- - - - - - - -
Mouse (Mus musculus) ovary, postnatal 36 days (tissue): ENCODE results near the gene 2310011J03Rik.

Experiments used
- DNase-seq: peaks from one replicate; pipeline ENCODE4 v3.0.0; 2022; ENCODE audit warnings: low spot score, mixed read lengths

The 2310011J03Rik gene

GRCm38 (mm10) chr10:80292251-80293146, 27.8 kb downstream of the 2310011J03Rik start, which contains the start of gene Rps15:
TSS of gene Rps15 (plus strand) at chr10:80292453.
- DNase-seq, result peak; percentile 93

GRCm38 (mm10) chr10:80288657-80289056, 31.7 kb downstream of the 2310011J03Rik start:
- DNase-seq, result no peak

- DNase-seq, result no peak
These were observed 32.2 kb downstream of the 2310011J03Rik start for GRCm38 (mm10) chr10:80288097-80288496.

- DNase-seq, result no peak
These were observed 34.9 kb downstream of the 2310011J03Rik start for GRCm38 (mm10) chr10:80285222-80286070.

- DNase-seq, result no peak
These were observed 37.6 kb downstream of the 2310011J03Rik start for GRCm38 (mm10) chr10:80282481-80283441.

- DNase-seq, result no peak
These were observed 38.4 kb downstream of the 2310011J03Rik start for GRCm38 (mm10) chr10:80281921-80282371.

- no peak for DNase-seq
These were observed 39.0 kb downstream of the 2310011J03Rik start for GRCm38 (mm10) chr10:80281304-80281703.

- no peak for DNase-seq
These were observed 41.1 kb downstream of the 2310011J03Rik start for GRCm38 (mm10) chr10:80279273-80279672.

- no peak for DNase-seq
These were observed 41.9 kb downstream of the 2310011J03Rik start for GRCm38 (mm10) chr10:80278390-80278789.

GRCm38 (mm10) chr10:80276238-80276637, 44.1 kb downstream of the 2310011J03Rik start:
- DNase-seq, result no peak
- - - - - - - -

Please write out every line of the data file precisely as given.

Mouse (Mus musculus) ovary, postnatal 36 days (tissue): ENCODE results near the gene 2310011J03Rik.

Experiments used
- DNase-seq: peaks from one replicate; pipeline ENCODE4 v3.0.0; 2022; ENCODE audit warnings: low spot score, mixed read lengths

The 2310011J03Rik gene

GRCm38 (mm10) chr10:80292251-80293146, 27.8 kb downstream of the 2310011J03Rik start, which contains the start of gene Rps15:
TSS of gene Rps15 (plus strand) at chr10:80292453.
- DNase-seq, result peak; percentile 93

GRCm38 (mm10) chr10:80288657-80289056, 31.7 kb downstream of the 2310011J03Rik start:
- DNase-seq, result no peak

- DNase-seq, result no peak
These were observed 32.2 kb downstream of the 2310011J03Rik start for GRCm38 (mm10) chr10:80288097-80288496.

- DNase-seq, result no peak
These were observed 34.9 kb downstream of the 2310011J03Rik start for GRCm38 (mm10) chr10:80285222-80286070.

- DNase-seq, result no peak
These were observed 37.6 kb downstream of the 2310011J03Rik start for GRCm38 (mm10) chr10:80282481-80283441.

- DNase-seq, result no peak
These were observed 38.4 kb downstream of the 2310011J03Rik start for GRCm38 (mm10) chr10:80281921-80282371.

- no peak for DNase-seq
These were observed 39.0 kb downstream of the 2310011J03Rik start for GRCm38 (mm10) chr10:80281304-80281703.

- no peak for DNase-seq
These were observed 41.1 kb downstream of the 2310011J03Rik start for GRCm38 (mm10) chr10:80279273-80279672.

- no peak for DNase-seq
These were observed 41.9 kb downstream of the 2310011J03Rik start for GRCm38 (mm10) chr10:80278390-80278789.

GRCm38 (mm10) chr10:80276238-80276637, 44.1 kb downstream of the 2310011J03Rik start:
- DNase-seq, result no peak